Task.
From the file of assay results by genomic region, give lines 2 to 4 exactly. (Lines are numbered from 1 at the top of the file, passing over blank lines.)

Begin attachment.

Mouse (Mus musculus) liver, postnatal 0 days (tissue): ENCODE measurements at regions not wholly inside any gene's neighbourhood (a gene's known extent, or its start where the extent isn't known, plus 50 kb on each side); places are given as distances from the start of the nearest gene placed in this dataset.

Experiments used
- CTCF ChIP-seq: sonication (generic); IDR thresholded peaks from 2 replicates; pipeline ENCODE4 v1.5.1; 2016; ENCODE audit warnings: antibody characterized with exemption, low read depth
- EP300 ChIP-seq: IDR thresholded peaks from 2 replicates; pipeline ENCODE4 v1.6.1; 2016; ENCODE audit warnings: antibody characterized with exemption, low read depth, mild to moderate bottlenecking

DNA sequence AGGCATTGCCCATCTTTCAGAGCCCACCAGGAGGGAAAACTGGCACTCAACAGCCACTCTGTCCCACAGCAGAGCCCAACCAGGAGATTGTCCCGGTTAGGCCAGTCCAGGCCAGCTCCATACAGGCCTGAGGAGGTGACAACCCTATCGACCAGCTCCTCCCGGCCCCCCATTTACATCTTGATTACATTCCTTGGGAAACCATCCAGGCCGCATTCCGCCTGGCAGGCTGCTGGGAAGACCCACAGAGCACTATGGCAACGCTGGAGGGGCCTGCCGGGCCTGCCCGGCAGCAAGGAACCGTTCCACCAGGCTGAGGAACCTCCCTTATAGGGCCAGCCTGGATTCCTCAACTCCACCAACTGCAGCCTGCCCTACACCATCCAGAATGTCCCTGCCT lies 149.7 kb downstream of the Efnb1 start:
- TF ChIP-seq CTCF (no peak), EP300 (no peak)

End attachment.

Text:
Experiments used
- CTCF ChIP-seq: sonication (generic); IDR thresholded peaks from 2 replicates; pipeline ENCODE4 v1.5.1; 2016; ENCODE audit warnings: antibody characterized with exemption, low read depth
- EP300 ChIP-seq: IDR thresholded peaks from 2 replicates; pipeline ENCODE4 v1.6.1; 2016; ENCODE audit warnings: antibody characterized with exemption, low read depth, mild to moderate bottlenecking